What Happens To Your Brain When You Have A Hangover
To some people, part of going out with friends is drinking alcohol. Even though it may be fun at the time, especially since that new speakeasy serves amazing, one-of-a-kind drinks, the aftermath may not be as fun. Yep, the hangover: You’re exhausted, feel as though your head will explode since it hurts so much, and you may be nauseous or vomiting, too, among other symptoms. But something you may not think about is what happens to your brain when you’re hungover.
“The effects of alcohol are more significant than some realize — it impacts brain function and neurochemistry,” Dr. Adam Lipson, a neurosurgeon at IGEA Brain & Spine, tells Bustle. “Frequent hangovers are a sign of alcoholism. In my world as a surgeon, one hangover is too much. Everyone has a different relationship with this issue, but frequent hangovers should be considered a red flag.”
While you may not think a post-drinking headache is a big deal, a lot more is going on inside your head after drinking alcohol than you may think. Below, you’ll find some key things that happen to your brain when you have a hangover, according to experts and studies.
1Increased Levels of Anxiety
You may already suffer from anxiety, but when you add alcohol to the equation, your anxiety might get worse. You may know of people, or even yourself, who have a glass of wine “to relax,” but this effect is false, even though it may seem relaxing at the time. According to Healthline, you may feel relaxed as a result of your blood alcohol content (BAC). A rise in BAC levels may make you feel better — temporarily. However, as the BAC levels decrease, that’s when feelings of depression and anxiety occur.
2Increased Feelings Of Depression
Do you ever feel sad after drinking alcohol? You probably hear people say it’s a depressant, and there’s truth to it. “Alcohol is a depressant, so it can make you feel sad either when consuming it, or afterwards when you have a hangover,” Dr. Isha Gupta, a neurologist at IGEA Brain & Spine, tells Bustle.
3Decreased Motor Skills
While you may be aware that your motor skills decrease as you consume alcohol — hence, no drinking and driving — they also can during the hangover stage since you may still have alcohol in your system. According to the National Institute on Alcohol Abuse and Alcoholism, the cerebellum, aka an area of the brain that controls coordinating your movements and possibly certain forms of learning, is most frequently damaged when it comes to chronic alcohol consumption.
If you wonder why you cannot get a good night’s sleep after a night of drinking, there’s good reason. Sure, maybe you initially passed out right out when you got home, but then you may find yourself waking up several times during the night. And, of course, poor sleep can lead to a downward spiral of decreased cognitive functioning, poor work performance, and just feeling out of it the day after drinking or for a few days after drinking. “Since alcohol is a depressant, as the alcohol leaves your system you may have difficulty sleeping, since its depressant effects are wearing off,” Dr. Gupta says.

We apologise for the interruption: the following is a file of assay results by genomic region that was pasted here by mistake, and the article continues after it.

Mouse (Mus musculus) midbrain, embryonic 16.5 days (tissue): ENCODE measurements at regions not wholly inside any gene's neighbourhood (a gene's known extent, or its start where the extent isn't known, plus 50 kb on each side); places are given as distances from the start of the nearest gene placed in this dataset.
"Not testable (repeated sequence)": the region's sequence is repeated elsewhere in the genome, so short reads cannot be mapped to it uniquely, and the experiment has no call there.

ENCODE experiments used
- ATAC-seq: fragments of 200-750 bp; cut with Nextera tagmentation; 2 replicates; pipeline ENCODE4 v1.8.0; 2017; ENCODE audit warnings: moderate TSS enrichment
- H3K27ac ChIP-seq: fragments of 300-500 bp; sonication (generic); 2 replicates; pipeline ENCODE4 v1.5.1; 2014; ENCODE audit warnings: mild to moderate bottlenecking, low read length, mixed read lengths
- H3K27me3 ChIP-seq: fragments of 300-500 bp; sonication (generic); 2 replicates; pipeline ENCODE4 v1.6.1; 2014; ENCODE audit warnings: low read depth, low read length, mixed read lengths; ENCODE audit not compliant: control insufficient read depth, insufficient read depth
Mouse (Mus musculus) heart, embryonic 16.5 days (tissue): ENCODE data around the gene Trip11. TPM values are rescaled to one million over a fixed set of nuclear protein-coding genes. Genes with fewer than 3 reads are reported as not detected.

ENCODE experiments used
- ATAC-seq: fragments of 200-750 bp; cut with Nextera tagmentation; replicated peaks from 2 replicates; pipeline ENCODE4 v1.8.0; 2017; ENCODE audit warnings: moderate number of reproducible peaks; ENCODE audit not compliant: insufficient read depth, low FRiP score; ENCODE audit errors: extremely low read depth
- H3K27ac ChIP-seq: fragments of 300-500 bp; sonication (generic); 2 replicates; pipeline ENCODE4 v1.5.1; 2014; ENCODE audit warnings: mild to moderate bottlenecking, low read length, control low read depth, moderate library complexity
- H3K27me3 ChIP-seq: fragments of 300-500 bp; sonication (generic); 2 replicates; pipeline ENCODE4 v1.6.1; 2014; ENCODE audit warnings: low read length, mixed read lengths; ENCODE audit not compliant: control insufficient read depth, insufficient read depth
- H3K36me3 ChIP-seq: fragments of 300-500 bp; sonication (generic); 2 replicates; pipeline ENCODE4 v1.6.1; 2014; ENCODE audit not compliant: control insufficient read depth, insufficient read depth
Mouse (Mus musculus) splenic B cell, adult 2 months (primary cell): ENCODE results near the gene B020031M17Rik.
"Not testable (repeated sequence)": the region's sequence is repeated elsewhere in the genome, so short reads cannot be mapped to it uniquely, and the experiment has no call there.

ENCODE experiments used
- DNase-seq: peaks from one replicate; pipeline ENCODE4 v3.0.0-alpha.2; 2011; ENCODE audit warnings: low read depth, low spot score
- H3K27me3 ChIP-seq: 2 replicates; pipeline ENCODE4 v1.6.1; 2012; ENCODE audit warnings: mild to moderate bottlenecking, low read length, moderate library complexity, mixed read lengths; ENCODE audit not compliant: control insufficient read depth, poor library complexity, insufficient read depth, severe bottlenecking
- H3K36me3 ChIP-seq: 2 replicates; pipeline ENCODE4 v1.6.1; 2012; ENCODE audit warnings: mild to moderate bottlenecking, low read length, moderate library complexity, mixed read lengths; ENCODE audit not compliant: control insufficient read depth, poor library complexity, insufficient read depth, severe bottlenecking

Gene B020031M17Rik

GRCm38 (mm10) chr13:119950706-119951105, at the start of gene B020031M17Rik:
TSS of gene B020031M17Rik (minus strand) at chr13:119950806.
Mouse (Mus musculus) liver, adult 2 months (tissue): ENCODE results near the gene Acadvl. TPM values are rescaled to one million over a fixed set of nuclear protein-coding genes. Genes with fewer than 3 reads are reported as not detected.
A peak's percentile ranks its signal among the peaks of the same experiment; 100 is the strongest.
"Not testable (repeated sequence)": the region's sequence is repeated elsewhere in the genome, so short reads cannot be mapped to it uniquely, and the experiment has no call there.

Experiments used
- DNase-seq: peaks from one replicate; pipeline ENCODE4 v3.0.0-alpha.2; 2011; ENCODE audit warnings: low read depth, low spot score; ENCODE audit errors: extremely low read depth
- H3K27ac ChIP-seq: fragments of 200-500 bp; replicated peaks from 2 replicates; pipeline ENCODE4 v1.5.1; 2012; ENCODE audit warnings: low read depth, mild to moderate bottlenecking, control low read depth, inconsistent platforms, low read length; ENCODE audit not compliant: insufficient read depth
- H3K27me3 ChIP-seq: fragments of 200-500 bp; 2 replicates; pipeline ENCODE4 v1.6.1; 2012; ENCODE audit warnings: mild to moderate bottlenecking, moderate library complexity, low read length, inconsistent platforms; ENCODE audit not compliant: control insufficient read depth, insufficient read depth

“There is something known as alcohol-related psychosis, which involves hallucinations or delusions during a period of alcohol withdrawal, which can occur during a hangover,” Dr. Gupta says. Strange, right? According to the National Center for Biotechnology Information, which is part of the United States National Library of Medicine, a branch of the National Institutes of Health, symptoms of psychosis can occur during or after heavy alcohol intake. “Clinically, alcohol-induced psychosis is similar to schizophrenia but has been found to be a unique and independent condition,” they state. “It is characterized by hallucinations, paranoia, and fear.”
After reading the above, you may also wonder how much alcohol is too much. “Everyone has a different and individual relationship with alcohol,” Dr. Lipson says. “It is suggested [by the Dietary Guidelines for Americans] that women consume no more than one alcoholic beverage per day and no more than two for men. Generally speaking, no more than four to six drinks should be consumed per week.”
There you have it — if you' ever feel "off" after a night of drinking, now you know there's a lot more than just a headache going on in your head when you're hungover.